As soon as the visitor has set himself down, and after a few gestures and grunts of hospitality from the host (cup of coffee, Coke, …), the conversation can start. The worst-case scenario, one all too familiar to us, has the host delivering a well-memorized monologue, that tells his guest in some detail a recent, about to be published study. In so doing, he or she may show a binder with the transparencies serving as visual aids in his standard sell: salesmanship of the most ordinary kind, no different from someone offering insurance or vacuum cleaners.
Usually, however, the interview starts with some effort at communication, at consonance even: "which story shall I tell you?" says the host rhetorically, and he fishes for a topic that will overlap a little with the visitor’s interests. Which are indicated by the title and the summary of the seminar lecture to be held on the same day, unfortunately often after the meeting.
Such an interactive scenario ÿ by contrast to the first, the commercial ÿ can lead to genuine discussion. The host will then benefit from points raised or from suggestions offered by the guest. He may encourage the visitor in such a direction at the outset with something like: "I’d like to have your reaction to these results and ideas," or in the catch-all phrase, "I’d like to pick your brain on this."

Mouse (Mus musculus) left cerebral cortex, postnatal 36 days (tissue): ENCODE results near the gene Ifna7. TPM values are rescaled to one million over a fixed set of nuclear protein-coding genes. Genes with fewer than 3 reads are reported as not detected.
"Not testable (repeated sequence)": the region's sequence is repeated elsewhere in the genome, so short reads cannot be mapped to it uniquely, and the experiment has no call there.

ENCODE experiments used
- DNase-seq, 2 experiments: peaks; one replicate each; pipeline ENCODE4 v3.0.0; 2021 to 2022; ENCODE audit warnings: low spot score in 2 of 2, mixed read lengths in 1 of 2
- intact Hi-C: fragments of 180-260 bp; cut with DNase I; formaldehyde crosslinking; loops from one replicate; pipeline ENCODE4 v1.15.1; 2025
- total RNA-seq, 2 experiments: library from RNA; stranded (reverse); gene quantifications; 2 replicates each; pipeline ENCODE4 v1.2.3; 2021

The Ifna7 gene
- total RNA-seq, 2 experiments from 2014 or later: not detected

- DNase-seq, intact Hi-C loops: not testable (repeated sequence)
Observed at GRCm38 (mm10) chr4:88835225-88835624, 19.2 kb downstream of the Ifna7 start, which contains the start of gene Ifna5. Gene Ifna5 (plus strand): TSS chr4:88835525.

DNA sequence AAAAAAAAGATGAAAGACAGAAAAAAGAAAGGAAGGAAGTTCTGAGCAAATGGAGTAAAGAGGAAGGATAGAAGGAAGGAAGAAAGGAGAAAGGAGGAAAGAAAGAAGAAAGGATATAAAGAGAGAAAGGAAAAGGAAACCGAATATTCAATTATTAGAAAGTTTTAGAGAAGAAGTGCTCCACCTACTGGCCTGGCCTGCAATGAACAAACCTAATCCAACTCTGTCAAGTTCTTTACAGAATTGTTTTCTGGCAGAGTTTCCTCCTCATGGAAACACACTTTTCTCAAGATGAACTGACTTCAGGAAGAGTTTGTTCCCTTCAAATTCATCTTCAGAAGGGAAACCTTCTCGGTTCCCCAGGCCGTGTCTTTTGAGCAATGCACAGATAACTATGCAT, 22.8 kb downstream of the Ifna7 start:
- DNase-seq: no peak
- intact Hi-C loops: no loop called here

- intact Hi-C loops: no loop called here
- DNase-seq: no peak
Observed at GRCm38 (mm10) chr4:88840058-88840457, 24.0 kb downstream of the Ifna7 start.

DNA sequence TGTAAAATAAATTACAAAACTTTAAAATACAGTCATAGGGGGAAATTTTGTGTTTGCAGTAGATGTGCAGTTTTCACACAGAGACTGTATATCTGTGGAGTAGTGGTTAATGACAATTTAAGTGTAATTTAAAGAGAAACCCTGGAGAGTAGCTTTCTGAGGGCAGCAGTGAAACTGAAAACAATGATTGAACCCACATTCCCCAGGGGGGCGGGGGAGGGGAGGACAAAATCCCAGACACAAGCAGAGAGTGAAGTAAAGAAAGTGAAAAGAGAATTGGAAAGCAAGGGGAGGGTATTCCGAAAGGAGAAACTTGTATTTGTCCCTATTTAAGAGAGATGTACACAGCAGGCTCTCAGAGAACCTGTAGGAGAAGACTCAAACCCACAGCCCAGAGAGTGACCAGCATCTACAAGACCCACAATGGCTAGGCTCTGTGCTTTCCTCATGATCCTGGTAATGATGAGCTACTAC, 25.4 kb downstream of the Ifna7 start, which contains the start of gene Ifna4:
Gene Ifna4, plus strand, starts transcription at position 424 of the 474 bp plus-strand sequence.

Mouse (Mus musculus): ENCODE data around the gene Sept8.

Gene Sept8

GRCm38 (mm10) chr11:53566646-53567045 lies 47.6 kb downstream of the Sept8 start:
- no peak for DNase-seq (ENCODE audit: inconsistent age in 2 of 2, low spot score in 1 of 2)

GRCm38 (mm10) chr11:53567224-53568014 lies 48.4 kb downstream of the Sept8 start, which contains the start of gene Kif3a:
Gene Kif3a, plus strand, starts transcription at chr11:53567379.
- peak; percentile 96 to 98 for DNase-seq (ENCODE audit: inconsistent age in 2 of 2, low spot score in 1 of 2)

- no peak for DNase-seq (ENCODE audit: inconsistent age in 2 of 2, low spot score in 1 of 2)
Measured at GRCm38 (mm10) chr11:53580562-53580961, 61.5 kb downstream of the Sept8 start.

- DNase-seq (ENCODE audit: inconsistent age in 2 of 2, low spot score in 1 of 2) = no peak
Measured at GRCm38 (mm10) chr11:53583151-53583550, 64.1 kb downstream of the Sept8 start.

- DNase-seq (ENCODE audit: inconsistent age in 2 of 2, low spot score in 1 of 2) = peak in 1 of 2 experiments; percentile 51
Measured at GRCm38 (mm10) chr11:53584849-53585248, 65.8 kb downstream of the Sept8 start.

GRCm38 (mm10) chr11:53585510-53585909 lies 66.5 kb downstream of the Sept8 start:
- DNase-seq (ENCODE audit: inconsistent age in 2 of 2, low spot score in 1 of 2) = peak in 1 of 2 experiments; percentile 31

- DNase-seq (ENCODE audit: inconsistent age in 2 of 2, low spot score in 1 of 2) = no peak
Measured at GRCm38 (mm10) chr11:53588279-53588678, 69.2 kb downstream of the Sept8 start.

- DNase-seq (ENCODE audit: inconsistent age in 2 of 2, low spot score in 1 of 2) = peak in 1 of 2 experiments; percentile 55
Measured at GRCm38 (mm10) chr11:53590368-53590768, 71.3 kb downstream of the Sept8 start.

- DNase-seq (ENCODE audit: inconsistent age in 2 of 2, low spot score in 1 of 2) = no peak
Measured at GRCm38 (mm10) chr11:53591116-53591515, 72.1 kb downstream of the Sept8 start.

Making the rounds in a building and meeting with colleagues in the manner described has at least five virtues: educational ÿ in our age of overspecialization we are thus able to broaden our outlook by learning of advances in other areas; olfactory ÿ if our antennas are delicate enough to sense the prevailing atmosphere in the Department visited, whiffs of internal warfare included; seminal ÿ if and when the discussion provides mutually beneficial ideas; congenial ÿ in those not infrequent occasions when host and guest take to one another, and their meeting could conceivably even start a friendship; and, last but not least, the virtue of friendliness ÿ indeed if the two know already and like one another’s company, their reunion may be pleasant and even festive.